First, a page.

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On Realizing an Underlying Understanding of a Theory Often Contains Incorrect Impressions : Showing Halting Problem with a String-Rewrite Algorithm in the Spirit of Collatz Conjecture

I have a theory about the human mind. A brain is a lot like a computer. It will only take so many facts, and then it will go on overload and blow up.
- Erma Bombeck

From Michal Forisek’s answer to Can the Halting Problem be avoided by checking every possible input?

Emphasis Added.


People who learn about the halting problemoften get to the stage where they already 
(on an intuitive level) accept that it holds — given an arbitrary algorithm and an arbitrary input for that algorithm, we cannot decide whether the algorithm will terminate. 

However, people often get the incorrect impression
that the hardness of the problem lies in the infinity of possible inputs.
This seems quite plausible: who knows what the algorithm does for all of those nasty huge inputs, right?

armed with this “understanding”,
we move from theory to practice.
In practice, we usually have an upper bound on the size of the input to our program.
Suddenly, there are only finitely many possible inputs.
And this is where people tend to ask the question: “Cannot we circumvent the halting problem in this case? Isn’t it possible to check whether this algorithm terminates for each of these finitely many inputs?” (And also: “Even though it can be impractically slow, cannot we, in theory, verify the correctness of a program simply by checking that it works for all allowed inputs?”)

Now, in order to understand why we cannot do that, you need to understand where the true hardness of the halting problem lies. It has nothing to do with the size of input. In particular:
Deciding whether a program that takes no input terminates is as hard as solving the halting problem in general — that is, as answering the general question “does program P terminate on input I?”.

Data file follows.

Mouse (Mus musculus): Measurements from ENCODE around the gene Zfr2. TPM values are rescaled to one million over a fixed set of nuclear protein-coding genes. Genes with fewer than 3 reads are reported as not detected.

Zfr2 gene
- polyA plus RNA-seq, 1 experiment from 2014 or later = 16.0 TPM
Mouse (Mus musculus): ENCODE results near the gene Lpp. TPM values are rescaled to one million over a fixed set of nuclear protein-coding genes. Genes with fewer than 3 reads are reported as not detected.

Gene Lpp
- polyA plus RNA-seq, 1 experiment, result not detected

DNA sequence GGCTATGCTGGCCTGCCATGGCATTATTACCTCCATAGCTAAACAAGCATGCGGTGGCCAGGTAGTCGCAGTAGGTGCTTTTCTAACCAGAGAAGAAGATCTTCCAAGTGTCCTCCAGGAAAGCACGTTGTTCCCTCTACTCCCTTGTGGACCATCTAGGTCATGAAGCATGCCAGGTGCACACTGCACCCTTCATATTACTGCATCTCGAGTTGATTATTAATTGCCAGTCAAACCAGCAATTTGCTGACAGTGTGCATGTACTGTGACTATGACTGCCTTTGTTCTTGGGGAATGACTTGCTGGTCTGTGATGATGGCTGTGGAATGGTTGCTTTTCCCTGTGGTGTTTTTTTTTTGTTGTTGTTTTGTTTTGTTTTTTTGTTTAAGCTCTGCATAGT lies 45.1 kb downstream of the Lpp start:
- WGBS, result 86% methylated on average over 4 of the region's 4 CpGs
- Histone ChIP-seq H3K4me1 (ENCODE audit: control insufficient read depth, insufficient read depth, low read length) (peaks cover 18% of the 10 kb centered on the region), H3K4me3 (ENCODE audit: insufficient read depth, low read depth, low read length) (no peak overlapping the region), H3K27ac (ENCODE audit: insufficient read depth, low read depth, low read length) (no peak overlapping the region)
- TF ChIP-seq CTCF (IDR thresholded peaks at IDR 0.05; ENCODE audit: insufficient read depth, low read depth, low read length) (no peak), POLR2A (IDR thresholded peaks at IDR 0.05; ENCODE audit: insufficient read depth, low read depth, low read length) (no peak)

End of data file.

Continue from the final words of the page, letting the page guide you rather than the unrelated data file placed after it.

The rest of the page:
This is actually a very easy reduction.
If you knew how to solve the “simpler” version for programs that take no input, you could solve the “general” version as follows:
take the program P, and modify it to obtain a program Q that never reads the input.
Instead, you hard-wire the input I into Q, and whenever P would read input, Q just reads the next part of the hard-wired input I. Obviously, deciding whether Q terminates (without any input) = deciding whether P terminates on input I.

Here’s another example that very nicely illustrates where the real difficulty of deciding the halting problem lies. It’s not the size of the input. It’s the potential infiniteness of memory used during the computation, and the fact that already very simple rules can create very complex program behavior.


Consider the following simple string-rewriting algorithm:

rules = { ‘a’:’bc’, ‘b’:’a’, ‘c’:’aaa’ }
n = int(input())
S = ‘a’*n # a string of n ‘a’s
while len(S) > 1: S = S[2:] + rules[S[0]]


It doesn’t get much simpler than this: in each step, remove two letters from the beginning, and append a few new letters at the end. Here’s what the program does for n=10 if we print S after each iteration of the while-cycle:


and it terminates. It also terminates for n=47 — but the process takes 40492 steps, and the longest S during the computation has 242 characters.